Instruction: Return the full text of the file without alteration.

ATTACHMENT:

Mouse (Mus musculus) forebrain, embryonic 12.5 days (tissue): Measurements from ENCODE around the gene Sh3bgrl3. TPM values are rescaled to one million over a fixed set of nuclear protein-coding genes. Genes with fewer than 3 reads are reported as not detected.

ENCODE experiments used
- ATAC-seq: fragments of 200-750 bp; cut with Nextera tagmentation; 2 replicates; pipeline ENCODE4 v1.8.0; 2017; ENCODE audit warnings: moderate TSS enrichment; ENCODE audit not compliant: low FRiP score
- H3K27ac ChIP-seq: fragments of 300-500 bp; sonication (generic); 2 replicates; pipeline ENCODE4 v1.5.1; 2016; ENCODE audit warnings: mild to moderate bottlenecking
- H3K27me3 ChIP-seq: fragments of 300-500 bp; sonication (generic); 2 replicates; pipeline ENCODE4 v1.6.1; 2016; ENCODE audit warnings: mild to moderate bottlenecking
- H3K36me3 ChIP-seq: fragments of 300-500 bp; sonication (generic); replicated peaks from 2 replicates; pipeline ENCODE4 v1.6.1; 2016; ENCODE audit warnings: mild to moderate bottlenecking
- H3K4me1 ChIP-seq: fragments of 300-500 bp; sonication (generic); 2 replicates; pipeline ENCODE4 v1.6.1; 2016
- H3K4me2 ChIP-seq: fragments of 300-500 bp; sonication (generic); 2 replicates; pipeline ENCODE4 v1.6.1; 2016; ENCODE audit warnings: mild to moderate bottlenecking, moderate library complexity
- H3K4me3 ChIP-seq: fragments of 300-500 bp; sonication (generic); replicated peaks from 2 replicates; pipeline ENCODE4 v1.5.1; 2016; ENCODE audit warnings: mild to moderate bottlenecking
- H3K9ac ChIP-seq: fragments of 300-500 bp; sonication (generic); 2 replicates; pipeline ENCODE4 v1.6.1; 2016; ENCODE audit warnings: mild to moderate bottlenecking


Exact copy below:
Mouse (Mus musculus) forebrain, embryonic 12.5 days (tissue): Measurements from ENCODE around the gene Sh3bgrl3. TPM values are rescaled to one million over a fixed set of nuclear protein-coding genes. Genes with fewer than 3 reads are reported as not detected.

ENCODE experiments used
- ATAC-seq: fragments of 200-750 bp; cut with Nextera tagmentation; 2 replicates; pipeline ENCODE4 v1.8.0; 2017; ENCODE audit warnings: moderate TSS enrichment; ENCODE audit not compliant: low FRiP score
- H3K27ac ChIP-seq: fragments of 300-500 bp; sonication (generic); 2 replicates; pipeline ENCODE4 v1.5.1; 2016; ENCODE audit warnings: mild to moderate bottlenecking
- H3K27me3 ChIP-seq: fragments of 300-500 bp; sonication (generic); 2 replicates; pipeline ENCODE4 v1.6.1; 2016; ENCODE audit warnings: mild to moderate bottlenecking
- H3K36me3 ChIP-seq: fragments of 300-500 bp; sonication (generic); replicated peaks from 2 replicates; pipeline ENCODE4 v1.6.1; 2016; ENCODE audit warnings: mild to moderate bottlenecking
- H3K4me1 ChIP-seq: fragments of 300-500 bp; sonication (generic); 2 replicates; pipeline ENCODE4 v1.6.1; 2016
- H3K4me2 ChIP-seq: fragments of 300-500 bp; sonication (generic); 2 replicates; pipeline ENCODE4 v1.6.1; 2016; ENCODE audit warnings: mild to moderate bottlenecking, moderate library complexity
- H3K4me3 ChIP-seq: fragments of 300-500 bp; sonication (generic); replicated peaks from 2 replicates; pipeline ENCODE4 v1.5.1; 2016; ENCODE audit warnings: mild to moderate bottlenecking
- H3K9ac ChIP-seq: fragments of 300-500 bp; sonication (generic); 2 replicates; pipeline ENCODE4 v1.6.1; 2016; ENCODE audit warnings: mild to moderate bottlenecking